Root Canal Therapy
Root canal therapy is needed when the nerve of a tooth is affected by decay or infection. In order to save the tooth, the pulp (living tissue inside the tooth), nerves, bacteria, and any decay are removed and the resulting space is filled with special medicated dental materials which restore the tooth to its full function. Teeth needing root canal therapy are not always symptomatic.
Having root canal therapy on a tooth is the treatment of choice to save a tooth that otherwise would get infected, swell and lead to severe complications. Many patients believe that removing a tooth that has problems is the best solution, but extracting (pulling) a tooth will ultimately be more costly and cause significant problems for adjacent teeth. Root canal treatment is highly successful and usually lasts a lifetime, although occasionally a tooth may have to be re-treated due to new infections.
Signs and symptoms for possible root canal therapy:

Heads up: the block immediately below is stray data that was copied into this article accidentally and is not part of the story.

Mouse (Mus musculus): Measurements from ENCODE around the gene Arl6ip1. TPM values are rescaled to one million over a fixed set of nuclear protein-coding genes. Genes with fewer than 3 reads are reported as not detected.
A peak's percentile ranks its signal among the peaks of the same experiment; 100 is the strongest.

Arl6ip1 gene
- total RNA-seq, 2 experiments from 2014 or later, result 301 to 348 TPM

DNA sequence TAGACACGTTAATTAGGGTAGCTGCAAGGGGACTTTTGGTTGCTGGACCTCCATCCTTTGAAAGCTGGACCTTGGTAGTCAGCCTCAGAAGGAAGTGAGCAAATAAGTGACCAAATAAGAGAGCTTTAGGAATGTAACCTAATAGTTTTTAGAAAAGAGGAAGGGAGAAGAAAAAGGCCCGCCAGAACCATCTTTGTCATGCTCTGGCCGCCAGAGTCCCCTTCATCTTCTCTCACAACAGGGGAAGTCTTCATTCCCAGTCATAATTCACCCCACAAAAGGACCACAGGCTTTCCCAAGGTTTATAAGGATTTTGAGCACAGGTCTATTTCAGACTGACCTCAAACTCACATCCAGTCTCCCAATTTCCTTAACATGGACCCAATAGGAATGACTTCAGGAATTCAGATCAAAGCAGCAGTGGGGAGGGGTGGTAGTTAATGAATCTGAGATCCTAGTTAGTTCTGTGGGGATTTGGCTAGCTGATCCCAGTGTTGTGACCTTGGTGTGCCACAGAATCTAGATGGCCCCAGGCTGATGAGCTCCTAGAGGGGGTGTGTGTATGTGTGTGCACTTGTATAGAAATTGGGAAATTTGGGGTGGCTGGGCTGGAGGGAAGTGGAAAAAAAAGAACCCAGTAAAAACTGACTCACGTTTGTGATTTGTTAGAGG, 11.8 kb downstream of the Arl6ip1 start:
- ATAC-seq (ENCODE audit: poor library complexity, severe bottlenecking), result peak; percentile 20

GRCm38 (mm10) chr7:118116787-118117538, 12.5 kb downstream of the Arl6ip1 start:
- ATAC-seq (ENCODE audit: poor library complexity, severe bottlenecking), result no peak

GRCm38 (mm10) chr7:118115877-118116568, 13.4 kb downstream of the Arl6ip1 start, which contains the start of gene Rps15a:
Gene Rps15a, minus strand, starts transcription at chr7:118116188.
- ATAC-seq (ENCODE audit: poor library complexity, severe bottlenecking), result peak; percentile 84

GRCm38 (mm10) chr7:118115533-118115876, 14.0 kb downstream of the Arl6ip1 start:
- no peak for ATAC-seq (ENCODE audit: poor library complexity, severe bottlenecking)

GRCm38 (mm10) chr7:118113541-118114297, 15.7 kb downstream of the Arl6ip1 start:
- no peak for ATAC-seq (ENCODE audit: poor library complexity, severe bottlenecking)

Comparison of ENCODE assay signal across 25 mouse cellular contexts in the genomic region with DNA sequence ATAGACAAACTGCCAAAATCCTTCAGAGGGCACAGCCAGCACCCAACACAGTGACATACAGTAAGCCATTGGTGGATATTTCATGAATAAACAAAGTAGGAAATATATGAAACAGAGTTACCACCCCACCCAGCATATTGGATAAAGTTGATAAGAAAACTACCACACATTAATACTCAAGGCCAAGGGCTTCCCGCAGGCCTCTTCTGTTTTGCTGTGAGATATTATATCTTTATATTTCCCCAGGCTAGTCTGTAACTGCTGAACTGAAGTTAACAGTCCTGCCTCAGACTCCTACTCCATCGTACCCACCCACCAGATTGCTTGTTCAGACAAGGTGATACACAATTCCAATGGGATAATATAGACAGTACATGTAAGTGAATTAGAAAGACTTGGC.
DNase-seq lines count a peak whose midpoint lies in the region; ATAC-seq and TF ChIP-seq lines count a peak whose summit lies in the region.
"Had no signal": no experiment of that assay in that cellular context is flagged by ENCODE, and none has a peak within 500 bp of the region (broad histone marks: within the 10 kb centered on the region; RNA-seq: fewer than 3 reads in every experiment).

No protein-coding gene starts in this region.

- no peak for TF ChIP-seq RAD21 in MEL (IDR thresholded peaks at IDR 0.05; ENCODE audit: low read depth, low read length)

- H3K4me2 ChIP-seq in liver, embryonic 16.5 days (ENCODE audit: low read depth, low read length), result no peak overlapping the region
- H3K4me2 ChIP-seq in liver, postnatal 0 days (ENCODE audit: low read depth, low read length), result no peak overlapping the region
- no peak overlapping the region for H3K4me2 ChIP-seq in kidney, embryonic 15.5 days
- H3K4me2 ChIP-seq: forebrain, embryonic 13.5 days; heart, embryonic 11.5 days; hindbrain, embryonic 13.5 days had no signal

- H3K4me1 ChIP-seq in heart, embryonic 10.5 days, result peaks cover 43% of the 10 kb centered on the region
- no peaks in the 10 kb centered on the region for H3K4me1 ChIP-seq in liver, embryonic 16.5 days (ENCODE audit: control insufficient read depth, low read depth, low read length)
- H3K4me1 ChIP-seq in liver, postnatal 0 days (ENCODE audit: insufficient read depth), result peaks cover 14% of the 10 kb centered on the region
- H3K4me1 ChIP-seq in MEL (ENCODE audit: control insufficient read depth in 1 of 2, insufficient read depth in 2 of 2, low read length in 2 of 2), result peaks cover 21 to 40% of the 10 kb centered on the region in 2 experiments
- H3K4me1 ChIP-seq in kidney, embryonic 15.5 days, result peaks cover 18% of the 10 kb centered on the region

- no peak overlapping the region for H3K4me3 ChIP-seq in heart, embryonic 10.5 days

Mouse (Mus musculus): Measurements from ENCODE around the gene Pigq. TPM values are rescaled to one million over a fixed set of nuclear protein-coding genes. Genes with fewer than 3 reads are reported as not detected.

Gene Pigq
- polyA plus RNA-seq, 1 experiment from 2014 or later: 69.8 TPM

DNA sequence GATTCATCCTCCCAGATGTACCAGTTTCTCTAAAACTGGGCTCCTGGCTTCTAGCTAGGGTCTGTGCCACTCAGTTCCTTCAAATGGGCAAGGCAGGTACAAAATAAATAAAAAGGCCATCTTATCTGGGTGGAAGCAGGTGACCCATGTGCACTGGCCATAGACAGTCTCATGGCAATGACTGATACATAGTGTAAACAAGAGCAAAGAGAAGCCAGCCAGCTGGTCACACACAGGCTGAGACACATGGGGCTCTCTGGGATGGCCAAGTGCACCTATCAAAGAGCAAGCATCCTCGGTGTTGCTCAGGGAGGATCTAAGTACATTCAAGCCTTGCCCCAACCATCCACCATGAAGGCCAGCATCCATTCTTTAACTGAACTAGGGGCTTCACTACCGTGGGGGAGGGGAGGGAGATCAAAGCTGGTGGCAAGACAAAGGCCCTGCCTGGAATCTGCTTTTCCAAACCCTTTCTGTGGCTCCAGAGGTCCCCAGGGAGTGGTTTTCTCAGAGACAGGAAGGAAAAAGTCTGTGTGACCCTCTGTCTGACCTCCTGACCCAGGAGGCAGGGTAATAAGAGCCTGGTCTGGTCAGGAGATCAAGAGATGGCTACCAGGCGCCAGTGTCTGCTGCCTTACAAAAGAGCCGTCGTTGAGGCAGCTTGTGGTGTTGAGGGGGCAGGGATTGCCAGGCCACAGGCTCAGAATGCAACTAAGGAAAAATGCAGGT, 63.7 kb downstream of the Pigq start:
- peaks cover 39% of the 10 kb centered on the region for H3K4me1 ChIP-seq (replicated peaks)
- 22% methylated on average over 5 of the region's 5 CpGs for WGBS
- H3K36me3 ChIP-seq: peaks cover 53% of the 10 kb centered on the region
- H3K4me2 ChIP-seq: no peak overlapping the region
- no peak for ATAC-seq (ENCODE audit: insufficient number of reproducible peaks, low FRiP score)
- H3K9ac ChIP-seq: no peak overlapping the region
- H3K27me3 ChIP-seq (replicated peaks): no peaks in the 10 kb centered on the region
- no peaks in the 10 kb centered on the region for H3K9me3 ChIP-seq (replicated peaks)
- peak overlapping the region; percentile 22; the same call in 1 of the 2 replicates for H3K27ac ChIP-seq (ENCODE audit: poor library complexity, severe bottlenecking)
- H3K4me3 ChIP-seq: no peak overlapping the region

- A fistula (or pimple) on the gums.
- Sensitivity to hot and cold.
- Severe toothache.
- Swelling and/or tenderness.
- Sometimes no symptoms are present.
Reasons for root canal therapy:
- Decay has reached the tooth pulp (the living tissue inside the tooth).
- Infection or abscess has developed inside the tooth or at the root tip.
- Injury or trauma to the tooth.
- The pulp is dying (not always symptomatic).
- Cracks in the tooth.
What does root canal therapy involve?
A root canal procedure requires one or more appointments and can be performed by a properly trained general dentist or an endodontist (a root canal specialist).
While the tooth is numb, a rubber dam will be placed around the tooth to keep it dry and free of saliva. An opening is made on top of the tooth and a series of root canal files are placed into the opening, one at a time, removing the pulp, nerve tissue, and bacteria. If tooth decay is present, it will also be removed.
Once the tooth is thoroughly cleaned, the roots and the inside of the tooth will be filled and sealed. A filling will be placed to cover the opening on top of the tooth. After treatment your tooth may still be sensitive, but this will subside as the inflammation diminishes.
Teeth that have root canal treatment should have a crown (cap). This will protect the tooth, prevent it from breaking, and restore it to its full function.